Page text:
Universities’ New Machine Learning Tool Improves Additive Manufacturing
Purdue University 3D Printing Club

Universities’ New Machine Learning Tool Improves Additive Manufacturing

The researchers have developed a new model-building algorithm and computer application for geometric accuracy control in additive manufacturing systems.

Using machine learning to ensure that the pieces of an aircraft fit together more precisely -- thus cutting assembling and testing time-- is one of the users behind new technology being developed by researchers at Purdue University and the University of Southern California.

“We’re really taking a giant leap and working on the future of manufacturing,” said Arman Sabbaghi, an assistant professor of statistics in Purdue’s College of Science, who led the research team at Purdue with support from the National Science Foundation. “We have developed automated machine learning technology to help improve additive manufacturing. This kind of innovation is heading on the path to essentially allowing anyone to be a manufacturer.”

The technology addresses a current significant challenge within additive manufacturing: individual parts that are produced need to have a high degree of precision and reproducibility.  The technology allows a user to run the software component locally within their current network, exposing an API, or programming interface. The software uses machine learning to analyze the product data and create plans to manufacture the needed pieces with greater accuracy.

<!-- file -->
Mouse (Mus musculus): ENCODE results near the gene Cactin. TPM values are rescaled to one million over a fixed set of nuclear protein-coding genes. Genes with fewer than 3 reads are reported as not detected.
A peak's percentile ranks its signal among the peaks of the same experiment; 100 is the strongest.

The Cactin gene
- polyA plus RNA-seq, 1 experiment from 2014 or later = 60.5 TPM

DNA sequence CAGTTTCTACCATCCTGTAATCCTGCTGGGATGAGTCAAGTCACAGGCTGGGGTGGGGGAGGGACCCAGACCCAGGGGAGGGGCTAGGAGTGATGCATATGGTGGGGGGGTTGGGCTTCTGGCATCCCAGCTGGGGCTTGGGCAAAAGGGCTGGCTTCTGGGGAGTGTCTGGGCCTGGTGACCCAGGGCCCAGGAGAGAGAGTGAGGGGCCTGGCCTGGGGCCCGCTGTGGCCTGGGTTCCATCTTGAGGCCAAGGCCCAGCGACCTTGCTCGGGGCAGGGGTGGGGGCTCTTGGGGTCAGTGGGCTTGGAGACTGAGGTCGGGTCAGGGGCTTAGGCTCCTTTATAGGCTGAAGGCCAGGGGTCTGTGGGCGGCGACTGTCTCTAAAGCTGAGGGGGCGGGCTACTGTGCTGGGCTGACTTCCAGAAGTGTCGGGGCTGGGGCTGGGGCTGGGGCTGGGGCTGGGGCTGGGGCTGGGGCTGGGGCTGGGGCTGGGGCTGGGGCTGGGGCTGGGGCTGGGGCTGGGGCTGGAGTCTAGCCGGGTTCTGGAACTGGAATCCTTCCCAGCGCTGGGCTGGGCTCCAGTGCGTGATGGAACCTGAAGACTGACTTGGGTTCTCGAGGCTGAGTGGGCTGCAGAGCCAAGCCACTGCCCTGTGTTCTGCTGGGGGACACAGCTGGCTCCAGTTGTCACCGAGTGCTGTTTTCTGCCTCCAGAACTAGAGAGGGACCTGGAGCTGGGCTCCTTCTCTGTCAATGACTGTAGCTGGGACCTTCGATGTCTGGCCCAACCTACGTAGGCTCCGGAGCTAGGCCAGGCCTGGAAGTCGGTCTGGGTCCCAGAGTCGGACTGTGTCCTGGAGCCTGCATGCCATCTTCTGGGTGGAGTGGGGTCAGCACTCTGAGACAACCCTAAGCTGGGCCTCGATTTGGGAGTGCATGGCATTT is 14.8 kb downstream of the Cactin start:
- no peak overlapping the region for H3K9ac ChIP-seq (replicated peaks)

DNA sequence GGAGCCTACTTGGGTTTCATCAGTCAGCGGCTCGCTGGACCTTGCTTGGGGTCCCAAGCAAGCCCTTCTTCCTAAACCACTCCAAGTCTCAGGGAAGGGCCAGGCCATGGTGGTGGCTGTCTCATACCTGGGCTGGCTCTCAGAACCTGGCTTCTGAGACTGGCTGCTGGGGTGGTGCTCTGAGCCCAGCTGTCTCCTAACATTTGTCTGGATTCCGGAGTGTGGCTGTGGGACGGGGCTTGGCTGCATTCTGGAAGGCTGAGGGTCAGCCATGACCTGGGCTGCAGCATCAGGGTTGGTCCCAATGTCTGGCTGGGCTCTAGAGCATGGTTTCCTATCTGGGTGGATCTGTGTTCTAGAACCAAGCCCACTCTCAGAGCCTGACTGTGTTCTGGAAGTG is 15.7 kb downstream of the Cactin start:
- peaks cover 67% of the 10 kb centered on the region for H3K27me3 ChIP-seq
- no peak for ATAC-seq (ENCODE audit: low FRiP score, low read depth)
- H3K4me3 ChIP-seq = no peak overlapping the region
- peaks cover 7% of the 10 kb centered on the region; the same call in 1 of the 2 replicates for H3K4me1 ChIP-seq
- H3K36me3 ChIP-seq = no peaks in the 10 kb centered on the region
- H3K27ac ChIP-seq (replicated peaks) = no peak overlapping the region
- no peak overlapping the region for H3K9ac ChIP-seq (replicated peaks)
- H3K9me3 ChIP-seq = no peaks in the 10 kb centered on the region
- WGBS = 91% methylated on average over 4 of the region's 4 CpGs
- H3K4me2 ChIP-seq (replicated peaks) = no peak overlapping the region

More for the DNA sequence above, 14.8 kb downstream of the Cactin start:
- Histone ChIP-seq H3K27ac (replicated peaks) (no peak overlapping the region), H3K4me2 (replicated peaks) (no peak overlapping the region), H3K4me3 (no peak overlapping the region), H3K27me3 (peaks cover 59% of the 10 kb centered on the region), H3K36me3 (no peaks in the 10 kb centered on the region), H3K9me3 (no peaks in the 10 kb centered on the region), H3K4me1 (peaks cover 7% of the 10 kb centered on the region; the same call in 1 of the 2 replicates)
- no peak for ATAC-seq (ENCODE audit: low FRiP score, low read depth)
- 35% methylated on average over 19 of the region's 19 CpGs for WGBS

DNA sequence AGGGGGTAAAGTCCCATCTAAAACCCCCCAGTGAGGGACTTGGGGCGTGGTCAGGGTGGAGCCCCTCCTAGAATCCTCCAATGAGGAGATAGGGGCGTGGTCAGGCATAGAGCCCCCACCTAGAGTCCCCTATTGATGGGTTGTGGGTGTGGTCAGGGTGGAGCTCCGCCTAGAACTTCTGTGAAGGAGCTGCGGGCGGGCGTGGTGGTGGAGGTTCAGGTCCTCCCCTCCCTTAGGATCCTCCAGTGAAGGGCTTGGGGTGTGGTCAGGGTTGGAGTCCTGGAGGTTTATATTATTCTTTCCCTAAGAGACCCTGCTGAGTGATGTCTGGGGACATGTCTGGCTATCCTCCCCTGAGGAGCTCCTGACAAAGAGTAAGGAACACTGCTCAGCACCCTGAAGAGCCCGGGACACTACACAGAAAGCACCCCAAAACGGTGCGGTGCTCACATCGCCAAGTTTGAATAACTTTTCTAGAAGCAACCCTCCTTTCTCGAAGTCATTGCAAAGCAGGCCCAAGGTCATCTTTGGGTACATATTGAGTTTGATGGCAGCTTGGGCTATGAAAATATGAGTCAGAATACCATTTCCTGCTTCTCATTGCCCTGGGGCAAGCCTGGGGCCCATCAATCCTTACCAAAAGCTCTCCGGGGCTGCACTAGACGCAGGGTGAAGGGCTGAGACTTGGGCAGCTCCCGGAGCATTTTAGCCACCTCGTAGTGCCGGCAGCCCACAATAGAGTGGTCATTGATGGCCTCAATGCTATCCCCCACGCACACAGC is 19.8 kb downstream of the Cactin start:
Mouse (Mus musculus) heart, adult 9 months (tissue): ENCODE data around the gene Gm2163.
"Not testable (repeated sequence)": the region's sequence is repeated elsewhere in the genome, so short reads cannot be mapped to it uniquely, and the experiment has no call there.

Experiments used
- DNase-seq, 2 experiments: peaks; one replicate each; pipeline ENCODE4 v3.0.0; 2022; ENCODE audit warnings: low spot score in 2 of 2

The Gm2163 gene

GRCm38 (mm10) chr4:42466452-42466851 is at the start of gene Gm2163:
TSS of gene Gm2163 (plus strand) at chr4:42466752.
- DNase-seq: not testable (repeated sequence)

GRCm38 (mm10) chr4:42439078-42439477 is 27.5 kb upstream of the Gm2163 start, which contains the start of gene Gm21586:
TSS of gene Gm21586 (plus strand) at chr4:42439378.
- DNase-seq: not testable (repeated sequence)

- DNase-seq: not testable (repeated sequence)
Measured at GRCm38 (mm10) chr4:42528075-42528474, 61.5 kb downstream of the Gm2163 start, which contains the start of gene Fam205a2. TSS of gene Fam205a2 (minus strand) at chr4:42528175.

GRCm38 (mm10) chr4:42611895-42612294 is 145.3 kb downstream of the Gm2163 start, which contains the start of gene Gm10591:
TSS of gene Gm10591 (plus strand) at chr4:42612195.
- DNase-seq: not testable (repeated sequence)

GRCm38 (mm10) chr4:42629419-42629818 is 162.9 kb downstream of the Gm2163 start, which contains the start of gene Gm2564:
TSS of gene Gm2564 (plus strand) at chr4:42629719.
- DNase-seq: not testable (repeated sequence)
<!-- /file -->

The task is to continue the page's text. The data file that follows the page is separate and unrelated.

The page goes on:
“This has applications for many industries, such as aerospace, where exact geometric dimensions are crucial to ensure reliability and safety,” Sabbaghi said. 

The researchers have developed a new model-building algorithm and computer application for geometric accuracy control in additive manufacturing systems. “We use machine learning technology to quickly correct computer-aided design models and produce parts with improved geometric accuracy,” Sabbaghi said.  The improved accuracy ensures that the produced parts are within the needed tolerances and that every part produced is consistent and will perform that same way, whether it was created on a different machine or 12 months later.

Sabbaghi said the Purdue technology also allows users to create complex designs that would not be possible with traditional manufacturing processes.

Their work aligns with Purdue's Giant Leaps celebration as part of Purdue’s 150th anniversary. The researchers are working with the Purdue Office of Technology Commercialization to patent the innovation, and they are looking for partners to continue developing it.

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